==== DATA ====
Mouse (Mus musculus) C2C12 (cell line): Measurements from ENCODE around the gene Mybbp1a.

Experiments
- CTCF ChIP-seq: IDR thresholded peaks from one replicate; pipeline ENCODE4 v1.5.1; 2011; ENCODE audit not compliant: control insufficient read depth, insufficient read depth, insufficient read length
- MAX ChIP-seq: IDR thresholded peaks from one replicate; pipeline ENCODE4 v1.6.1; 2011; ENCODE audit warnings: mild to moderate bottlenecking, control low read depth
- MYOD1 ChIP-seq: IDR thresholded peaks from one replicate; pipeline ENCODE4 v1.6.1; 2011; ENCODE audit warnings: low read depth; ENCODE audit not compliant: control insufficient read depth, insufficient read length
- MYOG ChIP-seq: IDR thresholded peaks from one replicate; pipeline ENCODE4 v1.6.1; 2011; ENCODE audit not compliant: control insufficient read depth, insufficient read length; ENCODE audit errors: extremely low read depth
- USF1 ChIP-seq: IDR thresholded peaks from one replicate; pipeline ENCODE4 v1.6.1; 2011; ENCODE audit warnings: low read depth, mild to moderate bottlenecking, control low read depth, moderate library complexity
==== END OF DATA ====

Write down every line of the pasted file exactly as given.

Mouse (Mus musculus) C2C12 (cell line): Measurements from ENCODE around the gene Mybbp1a.

Experiments
- CTCF ChIP-seq: IDR thresholded peaks from one replicate; pipeline ENCODE4 v1.5.1; 2011; ENCODE audit not compliant: control insufficient read depth, insufficient read depth, insufficient read length
- MAX ChIP-seq: IDR thresholded peaks from one replicate; pipeline ENCODE4 v1.6.1; 2011; ENCODE audit warnings: mild to moderate bottlenecking, control low read depth
- MYOD1 ChIP-seq: IDR thresholded peaks from one replicate; pipeline ENCODE4 v1.6.1; 2011; ENCODE audit warnings: low read depth; ENCODE audit not compliant: control insufficient read depth, insufficient read length
- MYOG ChIP-seq: IDR thresholded peaks from one replicate; pipeline ENCODE4 v1.6.1; 2011; ENCODE audit not compliant: control insufficient read depth, insufficient read length; ENCODE audit errors: extremely low read depth
- USF1 ChIP-seq: IDR thresholded peaks from one replicate; pipeline ENCODE4 v1.6.1; 2011; ENCODE audit warnings: low read depth, mild to moderate bottlenecking, control low read depth, moderate library complexity